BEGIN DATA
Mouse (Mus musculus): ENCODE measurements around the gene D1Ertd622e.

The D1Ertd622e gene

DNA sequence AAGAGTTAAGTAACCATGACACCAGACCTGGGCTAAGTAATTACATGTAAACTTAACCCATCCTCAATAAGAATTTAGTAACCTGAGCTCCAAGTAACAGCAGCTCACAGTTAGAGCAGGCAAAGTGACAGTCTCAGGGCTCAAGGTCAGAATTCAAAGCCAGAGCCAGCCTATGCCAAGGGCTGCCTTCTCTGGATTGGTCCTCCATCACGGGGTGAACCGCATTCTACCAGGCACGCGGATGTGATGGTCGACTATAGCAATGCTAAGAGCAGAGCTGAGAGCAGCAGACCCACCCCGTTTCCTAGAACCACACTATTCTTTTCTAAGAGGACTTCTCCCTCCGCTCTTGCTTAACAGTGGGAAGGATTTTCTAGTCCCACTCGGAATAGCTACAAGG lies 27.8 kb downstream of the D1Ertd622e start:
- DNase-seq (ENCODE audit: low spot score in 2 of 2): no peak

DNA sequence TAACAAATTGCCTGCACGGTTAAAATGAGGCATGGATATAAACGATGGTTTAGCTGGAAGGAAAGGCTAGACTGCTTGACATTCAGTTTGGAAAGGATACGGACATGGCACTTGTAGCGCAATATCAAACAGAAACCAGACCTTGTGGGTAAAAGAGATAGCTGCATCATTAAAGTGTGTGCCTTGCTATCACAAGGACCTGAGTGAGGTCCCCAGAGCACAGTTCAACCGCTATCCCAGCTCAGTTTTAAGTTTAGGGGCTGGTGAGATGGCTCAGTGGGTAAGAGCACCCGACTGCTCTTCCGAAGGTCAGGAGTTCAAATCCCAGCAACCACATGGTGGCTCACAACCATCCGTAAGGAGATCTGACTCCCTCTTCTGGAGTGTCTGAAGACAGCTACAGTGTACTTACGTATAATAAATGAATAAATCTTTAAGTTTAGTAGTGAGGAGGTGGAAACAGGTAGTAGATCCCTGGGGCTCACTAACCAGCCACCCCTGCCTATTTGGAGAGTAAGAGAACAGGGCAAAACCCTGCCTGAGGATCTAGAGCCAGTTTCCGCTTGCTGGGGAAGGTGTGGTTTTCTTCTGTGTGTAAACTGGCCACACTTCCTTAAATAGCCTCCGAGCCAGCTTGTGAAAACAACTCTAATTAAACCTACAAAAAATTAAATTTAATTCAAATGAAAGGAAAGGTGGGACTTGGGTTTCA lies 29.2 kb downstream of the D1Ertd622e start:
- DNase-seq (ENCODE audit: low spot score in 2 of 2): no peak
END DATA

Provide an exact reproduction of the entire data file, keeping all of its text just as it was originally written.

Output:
Mouse (Mus musculus): ENCODE measurements around the gene D1Ertd622e.

The D1Ertd622e gene

DNA sequence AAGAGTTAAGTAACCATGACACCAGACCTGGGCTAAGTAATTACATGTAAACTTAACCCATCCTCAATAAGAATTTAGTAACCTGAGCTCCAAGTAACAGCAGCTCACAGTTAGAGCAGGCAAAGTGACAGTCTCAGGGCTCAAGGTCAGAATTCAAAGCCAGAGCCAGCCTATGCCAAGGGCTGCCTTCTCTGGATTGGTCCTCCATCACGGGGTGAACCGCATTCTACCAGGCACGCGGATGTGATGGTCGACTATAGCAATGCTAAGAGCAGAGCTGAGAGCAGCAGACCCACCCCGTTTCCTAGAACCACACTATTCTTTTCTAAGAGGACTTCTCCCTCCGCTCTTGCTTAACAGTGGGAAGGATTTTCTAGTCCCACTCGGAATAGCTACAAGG lies 27.8 kb downstream of the D1Ertd622e start:
- DNase-seq (ENCODE audit: low spot score in 2 of 2): no peak

DNA sequence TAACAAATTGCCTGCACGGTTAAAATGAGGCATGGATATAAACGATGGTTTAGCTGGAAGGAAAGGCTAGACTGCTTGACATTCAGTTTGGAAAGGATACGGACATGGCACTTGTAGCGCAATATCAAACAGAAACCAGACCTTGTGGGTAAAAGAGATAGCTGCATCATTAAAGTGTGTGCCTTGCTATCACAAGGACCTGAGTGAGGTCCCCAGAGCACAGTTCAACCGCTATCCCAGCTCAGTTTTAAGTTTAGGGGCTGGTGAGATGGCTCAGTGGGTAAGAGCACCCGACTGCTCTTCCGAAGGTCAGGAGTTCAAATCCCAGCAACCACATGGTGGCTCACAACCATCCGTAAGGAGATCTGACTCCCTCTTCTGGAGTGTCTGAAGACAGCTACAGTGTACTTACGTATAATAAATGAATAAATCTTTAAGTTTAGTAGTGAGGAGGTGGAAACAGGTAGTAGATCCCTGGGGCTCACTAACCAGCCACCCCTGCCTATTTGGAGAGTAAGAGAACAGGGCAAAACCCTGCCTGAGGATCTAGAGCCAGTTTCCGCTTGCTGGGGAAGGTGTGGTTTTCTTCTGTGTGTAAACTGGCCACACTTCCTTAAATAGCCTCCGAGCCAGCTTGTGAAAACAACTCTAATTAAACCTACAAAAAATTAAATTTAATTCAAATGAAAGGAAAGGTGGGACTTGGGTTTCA lies 29.2 kb downstream of the D1Ertd622e start:
- DNase-seq (ENCODE audit: low spot score in 2 of 2): no peak